Recently my 14-year-old daughter decided she wanted to start a potions business with one of her friends; they figured love potions might be in demand before Valentine’s Day. So over the course of a sleepover, they set up an Instagram account, promoted it on their other social media accounts, and sat back to wait for the orders to arrive.
“How much are you charging?” I asked.
“Oh, like $5-7 per bottle.”
“And how much does each bottle cost you to make?”
“We can get the bottles for like $2 at the craft store. All different shapes!”
“What about the cost of the ingredients?”
Her sidelong glance at my spice cabinet told me she assumed those other business costs would magically be non-existent.
Most people starting a new business understand that it takes more than a kitchen to loot and an Instagram account. There’s cost analysis, proposals, marketing…but that’s not all. We’ve talked to Solo Hustle customers about the to-dos they didn’t consider—or have any idea how to handle—and compiled them here to make it easier for you.
Decide on a name and form an LLC.
Your company needs an original name, so do some basic searching first to make sure someone else hasn’t already snagged your idea. Think of the future—you may have a core group of products or services right now, but will there be other things you’d like to offer down the road? Make sure your name isn’t limiting future plans, as rebranding a company can be time-consuming and backtracking on the marketing efforts you will put into name recognition. Also, check for trademarks using the name you want for your company.
A Limited Liability Company (LLC) is an excellent idea for small business owners for a variety of reasons, but here are a few of the biggest for startups:
- It protects the personal assets of owners from creditors.
- Business income and losses are passed through to the individual members (business owners) rather than being paid at the business entity level.
- It provides more credibility to potential customers than a sole proprietorship.
To get started:
- Choose the state where you want to form your LLC. Usually, this is the state where your headquarters will be located. Each state has its own cost, taxation, and LLC laws, but choosing a state where you are not conducting business can also require additional legal hurdles. Do your research.
- Decide if you want to hire a registered agent or be your LLC’s registered agent. A registered agent must have a physical address and receive all tax forms, corporation documents from the state, and other legal paperwork.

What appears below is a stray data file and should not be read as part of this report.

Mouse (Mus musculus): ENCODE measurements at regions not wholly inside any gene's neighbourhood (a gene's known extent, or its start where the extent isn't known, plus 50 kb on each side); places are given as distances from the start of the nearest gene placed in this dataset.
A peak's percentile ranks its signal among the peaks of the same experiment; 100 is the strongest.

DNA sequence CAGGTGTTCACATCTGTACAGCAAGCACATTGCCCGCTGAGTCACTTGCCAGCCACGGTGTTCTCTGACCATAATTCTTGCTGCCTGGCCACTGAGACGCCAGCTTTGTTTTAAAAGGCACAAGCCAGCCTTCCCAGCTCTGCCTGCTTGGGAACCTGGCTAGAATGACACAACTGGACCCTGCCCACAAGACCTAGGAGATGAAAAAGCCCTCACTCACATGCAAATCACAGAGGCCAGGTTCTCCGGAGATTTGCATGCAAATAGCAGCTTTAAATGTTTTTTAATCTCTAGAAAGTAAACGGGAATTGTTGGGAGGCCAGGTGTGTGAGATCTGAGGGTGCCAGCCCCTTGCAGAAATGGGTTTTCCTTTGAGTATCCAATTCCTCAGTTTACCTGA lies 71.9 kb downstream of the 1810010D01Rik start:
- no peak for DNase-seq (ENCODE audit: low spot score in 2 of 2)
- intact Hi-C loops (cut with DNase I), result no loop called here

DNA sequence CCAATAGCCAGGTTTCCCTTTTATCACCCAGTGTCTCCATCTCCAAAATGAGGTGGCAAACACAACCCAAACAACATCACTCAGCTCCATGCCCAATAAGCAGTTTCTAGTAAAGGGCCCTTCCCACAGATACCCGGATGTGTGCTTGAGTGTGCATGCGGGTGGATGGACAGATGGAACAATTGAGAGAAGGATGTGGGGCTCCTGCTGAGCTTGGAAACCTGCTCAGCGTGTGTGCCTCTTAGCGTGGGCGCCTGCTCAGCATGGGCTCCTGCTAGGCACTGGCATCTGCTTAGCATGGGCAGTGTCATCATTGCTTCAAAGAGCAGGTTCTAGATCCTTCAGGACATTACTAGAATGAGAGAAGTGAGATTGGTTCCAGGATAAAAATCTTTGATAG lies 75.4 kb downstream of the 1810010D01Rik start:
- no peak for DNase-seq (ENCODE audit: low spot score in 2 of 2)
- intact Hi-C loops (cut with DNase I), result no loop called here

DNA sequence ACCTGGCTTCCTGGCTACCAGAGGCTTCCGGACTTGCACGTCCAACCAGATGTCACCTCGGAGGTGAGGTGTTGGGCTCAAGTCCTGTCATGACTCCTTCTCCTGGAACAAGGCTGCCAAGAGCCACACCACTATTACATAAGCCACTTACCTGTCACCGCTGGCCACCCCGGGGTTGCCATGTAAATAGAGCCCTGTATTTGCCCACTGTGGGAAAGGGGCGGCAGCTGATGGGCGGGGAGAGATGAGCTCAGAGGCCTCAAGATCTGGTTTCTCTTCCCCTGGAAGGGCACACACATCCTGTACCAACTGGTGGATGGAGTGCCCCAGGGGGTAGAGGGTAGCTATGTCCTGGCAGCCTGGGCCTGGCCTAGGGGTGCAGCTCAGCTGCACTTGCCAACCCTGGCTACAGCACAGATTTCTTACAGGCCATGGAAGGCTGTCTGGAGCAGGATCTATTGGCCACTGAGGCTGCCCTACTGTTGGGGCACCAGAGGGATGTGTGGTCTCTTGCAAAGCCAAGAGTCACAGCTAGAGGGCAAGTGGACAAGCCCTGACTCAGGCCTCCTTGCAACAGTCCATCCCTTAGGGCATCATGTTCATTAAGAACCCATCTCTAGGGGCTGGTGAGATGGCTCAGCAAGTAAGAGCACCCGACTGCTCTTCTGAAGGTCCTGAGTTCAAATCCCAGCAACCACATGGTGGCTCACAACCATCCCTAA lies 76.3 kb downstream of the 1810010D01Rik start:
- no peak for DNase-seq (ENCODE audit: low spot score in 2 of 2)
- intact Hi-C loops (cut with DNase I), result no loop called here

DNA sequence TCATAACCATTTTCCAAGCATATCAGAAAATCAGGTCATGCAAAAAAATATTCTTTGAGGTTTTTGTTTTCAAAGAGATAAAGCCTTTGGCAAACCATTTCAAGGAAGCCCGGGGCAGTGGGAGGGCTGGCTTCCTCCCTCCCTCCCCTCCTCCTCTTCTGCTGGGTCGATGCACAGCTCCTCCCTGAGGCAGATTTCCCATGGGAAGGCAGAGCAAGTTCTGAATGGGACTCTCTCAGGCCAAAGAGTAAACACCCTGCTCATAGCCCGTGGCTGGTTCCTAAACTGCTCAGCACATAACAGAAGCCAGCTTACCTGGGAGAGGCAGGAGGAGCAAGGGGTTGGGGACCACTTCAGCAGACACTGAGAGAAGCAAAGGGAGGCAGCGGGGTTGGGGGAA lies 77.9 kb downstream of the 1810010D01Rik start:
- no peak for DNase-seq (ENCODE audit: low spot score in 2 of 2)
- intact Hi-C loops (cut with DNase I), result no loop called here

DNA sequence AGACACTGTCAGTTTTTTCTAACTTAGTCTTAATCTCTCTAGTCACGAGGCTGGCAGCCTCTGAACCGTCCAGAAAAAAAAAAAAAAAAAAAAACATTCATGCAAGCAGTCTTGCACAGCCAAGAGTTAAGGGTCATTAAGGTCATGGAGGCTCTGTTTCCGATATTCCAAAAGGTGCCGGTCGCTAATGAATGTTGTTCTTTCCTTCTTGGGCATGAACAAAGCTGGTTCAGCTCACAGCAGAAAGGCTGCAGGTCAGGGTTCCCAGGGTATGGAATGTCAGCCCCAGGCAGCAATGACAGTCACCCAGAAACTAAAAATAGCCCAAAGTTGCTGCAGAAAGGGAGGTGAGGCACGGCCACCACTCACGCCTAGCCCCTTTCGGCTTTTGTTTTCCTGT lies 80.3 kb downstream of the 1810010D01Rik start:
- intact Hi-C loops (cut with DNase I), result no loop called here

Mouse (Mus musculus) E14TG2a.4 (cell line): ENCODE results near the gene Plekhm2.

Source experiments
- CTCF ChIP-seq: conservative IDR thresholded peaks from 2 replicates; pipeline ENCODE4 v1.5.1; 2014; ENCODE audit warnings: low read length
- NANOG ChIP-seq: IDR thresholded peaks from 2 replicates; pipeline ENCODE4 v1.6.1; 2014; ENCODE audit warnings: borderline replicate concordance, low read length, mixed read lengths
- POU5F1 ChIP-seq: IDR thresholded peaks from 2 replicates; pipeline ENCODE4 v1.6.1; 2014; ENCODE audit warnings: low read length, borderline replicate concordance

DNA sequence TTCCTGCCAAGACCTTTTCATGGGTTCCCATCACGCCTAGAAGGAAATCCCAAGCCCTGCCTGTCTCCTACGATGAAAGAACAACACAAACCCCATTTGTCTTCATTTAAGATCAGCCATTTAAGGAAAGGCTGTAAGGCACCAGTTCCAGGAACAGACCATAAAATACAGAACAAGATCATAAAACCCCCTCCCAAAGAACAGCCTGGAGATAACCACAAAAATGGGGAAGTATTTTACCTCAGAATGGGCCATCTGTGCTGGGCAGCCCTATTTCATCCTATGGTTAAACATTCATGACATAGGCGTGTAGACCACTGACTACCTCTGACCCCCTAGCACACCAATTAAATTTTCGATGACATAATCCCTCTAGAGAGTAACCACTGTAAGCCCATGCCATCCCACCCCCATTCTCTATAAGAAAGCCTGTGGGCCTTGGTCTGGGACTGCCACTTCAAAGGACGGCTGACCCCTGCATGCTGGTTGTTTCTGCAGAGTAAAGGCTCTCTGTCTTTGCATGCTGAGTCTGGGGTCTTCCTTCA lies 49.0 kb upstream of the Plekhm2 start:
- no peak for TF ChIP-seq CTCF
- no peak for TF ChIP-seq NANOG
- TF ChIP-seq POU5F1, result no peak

- Draft an operating statement. Even if you are the sole member of the LLC, an operating statement further advances the legitimacy of your company and shows you respect the separation of the LLC from your personal assets.
- File the paperwork to form your LLC with the state of your choosing. There will be associated filing costs, which differ from state to state. NOTE: These fees can be tax-deductible.
Get an EIN
You provide your social security number when you file your personal taxes or fill out paperwork to receive paychecks from an employer. An Employer Identification Number (EIN) is like a social security number for companies. To determine if you need one, check these questions. If you answer yes to any of them, you need an EIN:
- Do you have employees?
- Do you operate your business as a corporation or a partnership?
- Do you file any of these tax returns: Employment, Excise, or Alcohol, Tobacco and Firearms?
- Do you withhold taxes on income, other than wages, paid to a non-resident alien?
- Do you have a Keogh plan?
- Are you involved with any of the following types of organizations?
- Trusts, except certain grantor-owned revocable trusts, IRAs, Exempt Organization Business Income Tax Returns
- Real estate mortgage investment conduits
- Non-profit organizations
- Farmers’ cooperatives
- Plan administrators
While several services will facilitate obtaining an EIN for a fee, the IRS provides a simple and FREE application process.
Obtaining professional liability insurance
Anyone who provides a service should consider professional liability insurance. You are probably most familiar with medical malpractice insurance, which doctors are required to have to protect against claims of injury or incompetence from patients. But anyone providing professional services should anticipate the possibility of being sued by a disgruntled customer, from accountants and financial advisors to attorneys to website and graphic designers.
Costs often average $500 – $1000 per employee, but that will vary based on a variety of factors:
- How common it is for your service/industry to be sued, including the level of risk and potential material or financial losses for a customer.
- The chosen liability coverage limit.
- State and location—in general, city-located businesses have higher costs.
- The number of employees. In addition to paying per employee, the larger your company, the more likely it is for someone to make a mistake.
- Years in business—startups can expect higher initial costs from insurance providers as they have unproven track records of reliability and safe operations.
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